Tag Archives: social media

Okay, I’ll play… (again)

I would like every one of my blog posts to be a gem for the ages, but today I got nuthin’.

So, I made a meme.

Social Media



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Filed under Silly stuff, Writer stuff

My Pokemon Evolution

I have made the long-dreamt-of transition from aspiring novelist to published novelist. Now, just as in a game of Pok√©mon, I discover there is a vital evolutionary step after that: reviewed-and-read novelist. Only in achieving that state will I be able to fly and shoot lightning bolts out of my cheeks, or whatever poke’-powers a real novelist has.

It is not so easy for a genre-straddling indie author. Eric Beebe and Post Mortem Press do yeoman’s duty in hitting the road in their Press the Flesh Tour. They’re a lean mean team of misfits that cannot be counted upon to do the rational thing. Now that I have a real book and I have done my first convention, I intend to join the tour where I can. But these guys are not Tor or Orbit or Samhain. They don’t have the resources to carpet the world with pre-release copies or pay Kirkus Reviews several hundred dollars for a review package. I’ve got a PDF ARC and my charming personality.

At least it’s a really nice PDF.

This is the point where I layout my own oh-so-cheap marketing ploys to A: plead with my readers to help me to that cheeks-and-lightning bolts stage and B: provide a document for other indie authors to share with their public so that they may become a Wortortoise or something else highly evolved. For those who read this and have their own diabolical plots, please respond so that I may update and expand this document. Here we go:

I have this Frankensteinian cross-linkage created where anything I place in this blog immediately appears on Twitter and Goodreads which then appears on Facebook. I also post regularly on over thirty book promotion groups on Facebook which puts my message in front of one-hundred-thousand other people, technically. Unfortunately, as many as ninety-five thousand of those only have an interest in selling me their books, but marketing is always a game of small percentages.

Events are a good way to cut through Facebook’s attempts to filter out unpaid solicitations. I create events for book parties at conventions and our vintage store. Facebook events can also be used for virtual activities like book releases or podcasts. This allows you to directly invite your friends, cutting past the newsfeed’s tendency to pinch off the stream of information unless the author pays up.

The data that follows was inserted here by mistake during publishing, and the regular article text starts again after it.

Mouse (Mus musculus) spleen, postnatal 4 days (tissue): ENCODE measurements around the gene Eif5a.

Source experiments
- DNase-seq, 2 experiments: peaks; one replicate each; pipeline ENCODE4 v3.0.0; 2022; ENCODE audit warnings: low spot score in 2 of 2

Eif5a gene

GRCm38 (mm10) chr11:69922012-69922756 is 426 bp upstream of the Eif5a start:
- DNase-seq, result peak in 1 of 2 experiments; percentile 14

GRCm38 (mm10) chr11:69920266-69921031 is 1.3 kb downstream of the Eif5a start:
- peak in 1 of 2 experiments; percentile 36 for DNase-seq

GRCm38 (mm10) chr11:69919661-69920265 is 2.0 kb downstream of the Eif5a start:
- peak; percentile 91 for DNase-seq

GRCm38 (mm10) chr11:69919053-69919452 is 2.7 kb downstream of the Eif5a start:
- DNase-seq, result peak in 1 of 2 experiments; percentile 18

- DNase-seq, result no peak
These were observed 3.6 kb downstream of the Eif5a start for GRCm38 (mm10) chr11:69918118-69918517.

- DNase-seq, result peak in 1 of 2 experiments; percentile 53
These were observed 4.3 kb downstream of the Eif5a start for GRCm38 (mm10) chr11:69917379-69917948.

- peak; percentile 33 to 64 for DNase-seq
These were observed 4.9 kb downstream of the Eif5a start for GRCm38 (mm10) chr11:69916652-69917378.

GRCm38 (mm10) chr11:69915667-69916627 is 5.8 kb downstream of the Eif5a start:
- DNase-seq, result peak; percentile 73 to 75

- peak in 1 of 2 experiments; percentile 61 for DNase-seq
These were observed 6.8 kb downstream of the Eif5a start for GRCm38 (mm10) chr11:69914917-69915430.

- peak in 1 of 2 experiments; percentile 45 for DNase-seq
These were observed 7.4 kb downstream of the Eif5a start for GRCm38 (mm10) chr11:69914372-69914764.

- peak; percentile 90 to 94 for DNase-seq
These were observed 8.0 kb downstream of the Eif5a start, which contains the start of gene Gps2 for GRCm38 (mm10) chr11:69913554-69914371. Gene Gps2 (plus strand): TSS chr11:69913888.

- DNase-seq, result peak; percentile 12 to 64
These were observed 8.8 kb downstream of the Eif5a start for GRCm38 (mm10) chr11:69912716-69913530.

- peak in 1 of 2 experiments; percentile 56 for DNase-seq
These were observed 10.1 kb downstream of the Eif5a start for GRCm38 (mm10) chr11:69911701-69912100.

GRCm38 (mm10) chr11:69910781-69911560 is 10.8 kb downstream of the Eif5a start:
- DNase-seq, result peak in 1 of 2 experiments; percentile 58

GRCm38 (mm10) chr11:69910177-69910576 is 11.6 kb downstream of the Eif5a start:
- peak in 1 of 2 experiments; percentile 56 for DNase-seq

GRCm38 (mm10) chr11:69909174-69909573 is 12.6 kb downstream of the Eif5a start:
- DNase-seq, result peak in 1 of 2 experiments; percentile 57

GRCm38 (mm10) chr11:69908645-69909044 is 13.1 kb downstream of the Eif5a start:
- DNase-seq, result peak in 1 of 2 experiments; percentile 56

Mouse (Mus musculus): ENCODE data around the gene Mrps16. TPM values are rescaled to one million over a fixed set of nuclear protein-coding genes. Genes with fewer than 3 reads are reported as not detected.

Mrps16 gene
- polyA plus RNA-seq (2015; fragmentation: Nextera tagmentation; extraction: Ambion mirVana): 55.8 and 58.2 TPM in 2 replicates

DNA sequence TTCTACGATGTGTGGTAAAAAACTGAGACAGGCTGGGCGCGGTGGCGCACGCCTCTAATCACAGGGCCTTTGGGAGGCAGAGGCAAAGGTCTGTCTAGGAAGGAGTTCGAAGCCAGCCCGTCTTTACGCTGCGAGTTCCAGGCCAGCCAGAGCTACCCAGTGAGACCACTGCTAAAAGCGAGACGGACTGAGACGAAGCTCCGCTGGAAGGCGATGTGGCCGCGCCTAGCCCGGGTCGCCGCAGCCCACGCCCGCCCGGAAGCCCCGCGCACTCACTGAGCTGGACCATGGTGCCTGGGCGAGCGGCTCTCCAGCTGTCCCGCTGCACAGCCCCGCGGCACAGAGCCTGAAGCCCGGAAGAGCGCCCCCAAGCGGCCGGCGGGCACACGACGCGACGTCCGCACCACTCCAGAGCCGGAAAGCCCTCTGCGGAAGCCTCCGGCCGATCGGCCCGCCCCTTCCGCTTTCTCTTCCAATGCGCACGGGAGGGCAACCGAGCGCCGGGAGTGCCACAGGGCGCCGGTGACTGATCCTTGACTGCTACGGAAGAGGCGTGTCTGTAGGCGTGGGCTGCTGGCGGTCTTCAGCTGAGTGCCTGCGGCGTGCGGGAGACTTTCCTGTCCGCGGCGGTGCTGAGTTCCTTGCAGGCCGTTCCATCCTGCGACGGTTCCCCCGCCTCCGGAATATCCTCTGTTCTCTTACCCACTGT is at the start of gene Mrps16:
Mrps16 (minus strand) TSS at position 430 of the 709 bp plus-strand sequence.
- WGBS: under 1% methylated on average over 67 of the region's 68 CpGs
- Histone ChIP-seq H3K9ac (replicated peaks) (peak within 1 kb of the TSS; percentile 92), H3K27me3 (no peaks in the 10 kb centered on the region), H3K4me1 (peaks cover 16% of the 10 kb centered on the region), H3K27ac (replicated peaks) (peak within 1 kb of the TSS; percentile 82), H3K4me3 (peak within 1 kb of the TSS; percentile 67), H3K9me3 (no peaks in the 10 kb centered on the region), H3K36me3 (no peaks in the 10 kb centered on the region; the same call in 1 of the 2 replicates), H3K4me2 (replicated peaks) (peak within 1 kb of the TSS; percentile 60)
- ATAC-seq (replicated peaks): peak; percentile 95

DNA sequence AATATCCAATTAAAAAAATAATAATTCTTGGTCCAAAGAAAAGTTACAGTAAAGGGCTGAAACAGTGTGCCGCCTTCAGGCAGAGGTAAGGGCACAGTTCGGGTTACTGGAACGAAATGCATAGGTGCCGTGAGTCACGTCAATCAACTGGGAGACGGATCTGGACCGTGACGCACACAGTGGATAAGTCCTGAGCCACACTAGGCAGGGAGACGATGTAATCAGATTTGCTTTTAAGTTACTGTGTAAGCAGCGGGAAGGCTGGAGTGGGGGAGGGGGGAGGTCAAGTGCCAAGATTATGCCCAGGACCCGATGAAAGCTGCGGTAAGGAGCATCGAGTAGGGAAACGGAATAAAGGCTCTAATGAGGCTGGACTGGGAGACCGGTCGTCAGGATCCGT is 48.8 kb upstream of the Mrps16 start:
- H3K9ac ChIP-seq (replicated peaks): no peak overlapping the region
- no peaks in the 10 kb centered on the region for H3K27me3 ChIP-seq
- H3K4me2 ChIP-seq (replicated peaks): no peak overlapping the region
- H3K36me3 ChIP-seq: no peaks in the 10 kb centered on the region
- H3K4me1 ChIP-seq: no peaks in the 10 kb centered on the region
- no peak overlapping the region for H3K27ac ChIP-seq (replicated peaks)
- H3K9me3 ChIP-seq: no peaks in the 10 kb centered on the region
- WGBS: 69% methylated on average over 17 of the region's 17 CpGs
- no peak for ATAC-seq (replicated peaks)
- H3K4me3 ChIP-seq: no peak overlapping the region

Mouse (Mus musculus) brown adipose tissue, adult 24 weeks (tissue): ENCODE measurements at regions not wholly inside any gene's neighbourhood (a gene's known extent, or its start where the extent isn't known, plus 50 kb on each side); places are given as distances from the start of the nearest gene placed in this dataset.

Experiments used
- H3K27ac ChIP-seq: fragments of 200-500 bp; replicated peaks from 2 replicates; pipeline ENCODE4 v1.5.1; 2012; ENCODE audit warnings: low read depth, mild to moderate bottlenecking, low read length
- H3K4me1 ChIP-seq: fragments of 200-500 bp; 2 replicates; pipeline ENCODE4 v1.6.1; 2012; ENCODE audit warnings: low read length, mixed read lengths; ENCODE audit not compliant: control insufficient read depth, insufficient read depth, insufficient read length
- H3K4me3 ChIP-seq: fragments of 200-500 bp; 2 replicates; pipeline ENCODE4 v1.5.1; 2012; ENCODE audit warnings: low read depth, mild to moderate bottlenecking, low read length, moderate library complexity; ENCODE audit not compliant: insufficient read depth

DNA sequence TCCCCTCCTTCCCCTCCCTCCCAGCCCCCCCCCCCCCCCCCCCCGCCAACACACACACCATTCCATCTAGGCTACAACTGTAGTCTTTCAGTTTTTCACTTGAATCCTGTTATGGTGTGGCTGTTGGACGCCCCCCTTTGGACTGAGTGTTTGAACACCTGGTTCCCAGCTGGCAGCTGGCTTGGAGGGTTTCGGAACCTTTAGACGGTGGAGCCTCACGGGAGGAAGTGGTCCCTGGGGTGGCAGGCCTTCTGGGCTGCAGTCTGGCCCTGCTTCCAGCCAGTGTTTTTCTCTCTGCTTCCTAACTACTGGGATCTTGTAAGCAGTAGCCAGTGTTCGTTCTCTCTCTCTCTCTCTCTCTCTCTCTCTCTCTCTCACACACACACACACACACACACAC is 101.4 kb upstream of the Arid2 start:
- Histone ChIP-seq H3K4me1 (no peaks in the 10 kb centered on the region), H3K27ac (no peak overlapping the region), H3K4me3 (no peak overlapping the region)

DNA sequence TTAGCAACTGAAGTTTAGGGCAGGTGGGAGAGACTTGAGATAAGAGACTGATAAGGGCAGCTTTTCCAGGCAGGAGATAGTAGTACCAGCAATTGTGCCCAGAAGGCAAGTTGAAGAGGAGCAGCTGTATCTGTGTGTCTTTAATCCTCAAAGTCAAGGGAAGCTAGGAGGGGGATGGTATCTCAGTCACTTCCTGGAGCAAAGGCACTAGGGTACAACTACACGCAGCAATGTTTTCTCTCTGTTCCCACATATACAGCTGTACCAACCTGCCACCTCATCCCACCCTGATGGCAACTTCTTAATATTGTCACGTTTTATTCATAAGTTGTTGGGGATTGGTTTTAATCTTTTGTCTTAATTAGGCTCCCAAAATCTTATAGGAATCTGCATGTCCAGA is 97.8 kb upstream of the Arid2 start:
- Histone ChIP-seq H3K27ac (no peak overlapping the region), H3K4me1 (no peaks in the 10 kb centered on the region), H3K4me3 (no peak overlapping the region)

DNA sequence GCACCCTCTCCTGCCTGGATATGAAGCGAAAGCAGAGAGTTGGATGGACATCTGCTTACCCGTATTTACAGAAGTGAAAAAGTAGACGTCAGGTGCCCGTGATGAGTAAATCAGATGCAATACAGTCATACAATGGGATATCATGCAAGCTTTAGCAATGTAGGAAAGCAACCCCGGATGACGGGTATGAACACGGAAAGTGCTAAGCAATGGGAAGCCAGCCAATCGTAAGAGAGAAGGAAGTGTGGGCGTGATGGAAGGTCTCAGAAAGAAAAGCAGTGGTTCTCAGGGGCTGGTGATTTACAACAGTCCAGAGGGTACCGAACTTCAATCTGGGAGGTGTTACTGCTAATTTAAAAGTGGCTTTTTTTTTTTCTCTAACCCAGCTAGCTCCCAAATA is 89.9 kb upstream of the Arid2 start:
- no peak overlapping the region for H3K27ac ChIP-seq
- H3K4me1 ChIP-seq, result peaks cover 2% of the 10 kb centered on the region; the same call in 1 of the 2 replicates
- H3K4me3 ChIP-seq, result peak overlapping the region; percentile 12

Most importantly, you can directly appeal to your followers on social media to appeal their friends on social media, saying: “HEY, I KNOW AN AUTHOR, WHICH IS REALLY COOL, AND IF ENOUGH PEOPLE HEAR ABOUT HIM AND MAYBE BUY HIS/HER BOOKS, HE’LL BE ABLE TO SHOOT LIGHTNING BOLTS OUT OF HIS CHEEKS.” A bit of hyperbole perhaps, but that’s the world of advertising.

Despite what it looks like on Amazon, writing a novel is a rare and praiseworthy thing. If you have done that, it’s news. Cobble up a quick press release with the Whos, Whats Wheres and Whens and shoot it off to your local newspapers, magazines and television stations. The suburban papers which cater to weekly papers for specific neighborhoods are particularly fertile ground. Odds are that your initial attempts will be lost in the background noise, but if you persist your name will become recognized. There are also free websites that will submit your book press releases to dozens if not hundreds of news outlets. A Google search of “where to send book press releases” will bring back a sizable list. Just don’t get tricked into signing up for the paid augmentation of your press releases unless you have deep pockets and absolute faith in your writing. Everywhere there are individuals that are willing to make a profit off your desire to become a real live novelist. Don’t give them a cent unless you’re sure they can deliver value for your dollar.

First I would like to repeat what my wife and my publisher both admonished: “YOU SHOULD NEVER HAVE TO PAY FOR A REVIEW.” There are multiple blogs, websites and magazines dedicated to reviews of books for free. If your novel is an eBook-only publication a review electronic copy is perfectly acceptable. Fewer and fewer reviewers are willing to take PDF copies of books that exist in print. Some will take bound galleys, which you can generate from a PDF through a copy shop, but there is still an expense there. Be mindful of how influential the reviewer is and the actual size of their audience. There have been recent scandals of book reviewers providing pat five star reviews of books just for the free copies which they can auction on eBay. Those blurbs are of little use on your website or book jacket.

There are many other ways to jump start your author’s evolution, such as creating library events, providing useful and amusing content on your blog or setting yourself on fire, which we can discuss at length in the future.

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Filed under Writer stuff